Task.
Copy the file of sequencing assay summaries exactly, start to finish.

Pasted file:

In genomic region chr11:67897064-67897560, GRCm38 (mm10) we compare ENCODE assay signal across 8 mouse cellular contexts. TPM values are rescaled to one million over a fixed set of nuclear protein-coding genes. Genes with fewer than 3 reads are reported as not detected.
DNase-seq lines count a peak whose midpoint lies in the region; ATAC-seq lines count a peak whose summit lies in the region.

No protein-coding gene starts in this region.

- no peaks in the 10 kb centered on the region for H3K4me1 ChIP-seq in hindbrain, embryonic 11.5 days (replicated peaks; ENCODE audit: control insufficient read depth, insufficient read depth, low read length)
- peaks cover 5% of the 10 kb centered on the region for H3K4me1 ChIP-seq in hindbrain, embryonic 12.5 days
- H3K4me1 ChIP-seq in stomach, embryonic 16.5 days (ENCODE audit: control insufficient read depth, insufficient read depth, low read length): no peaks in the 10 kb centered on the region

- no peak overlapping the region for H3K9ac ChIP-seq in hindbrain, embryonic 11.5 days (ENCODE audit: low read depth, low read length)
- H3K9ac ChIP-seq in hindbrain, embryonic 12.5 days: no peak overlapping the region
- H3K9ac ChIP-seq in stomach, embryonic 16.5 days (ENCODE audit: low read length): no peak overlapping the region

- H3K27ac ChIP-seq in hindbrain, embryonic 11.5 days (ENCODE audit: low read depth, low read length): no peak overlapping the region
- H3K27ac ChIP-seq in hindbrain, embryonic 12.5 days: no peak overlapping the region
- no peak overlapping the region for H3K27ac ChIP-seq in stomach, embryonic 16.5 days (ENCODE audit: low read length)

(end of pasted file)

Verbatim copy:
In genomic region chr11:67897064-67897560, GRCm38 (mm10) we compare ENCODE assay signal across 8 mouse cellular contexts. TPM values are rescaled to one million over a fixed set of nuclear protein-coding genes. Genes with fewer than 3 reads are reported as not detected.
DNase-seq lines count a peak whose midpoint lies in the region; ATAC-seq lines count a peak whose summit lies in the region.

No protein-coding gene starts in this region.

- no peaks in the 10 kb centered on the region for H3K4me1 ChIP-seq in hindbrain, embryonic 11.5 days (replicated peaks; ENCODE audit: control insufficient read depth, insufficient read depth, low read length)
- peaks cover 5% of the 10 kb centered on the region for H3K4me1 ChIP-seq in hindbrain, embryonic 12.5 days
- H3K4me1 ChIP-seq in stomach, embryonic 16.5 days (ENCODE audit: control insufficient read depth, insufficient read depth, low read length): no peaks in the 10 kb centered on the region

- no peak overlapping the region for H3K9ac ChIP-seq in hindbrain, embryonic 11.5 days (ENCODE audit: low read depth, low read length)
- H3K9ac ChIP-seq in hindbrain, embryonic 12.5 days: no peak overlapping the region
- H3K9ac ChIP-seq in stomach, embryonic 16.5 days (ENCODE audit: low read length): no peak overlapping the region

- H3K27ac ChIP-seq in hindbrain, embryonic 11.5 days (ENCODE audit: low read depth, low read length): no peak overlapping the region
- H3K27ac ChIP-seq in hindbrain, embryonic 12.5 days: no peak overlapping the region
- no peak overlapping the region for H3K27ac ChIP-seq in stomach, embryonic 16.5 days (ENCODE audit: low read length)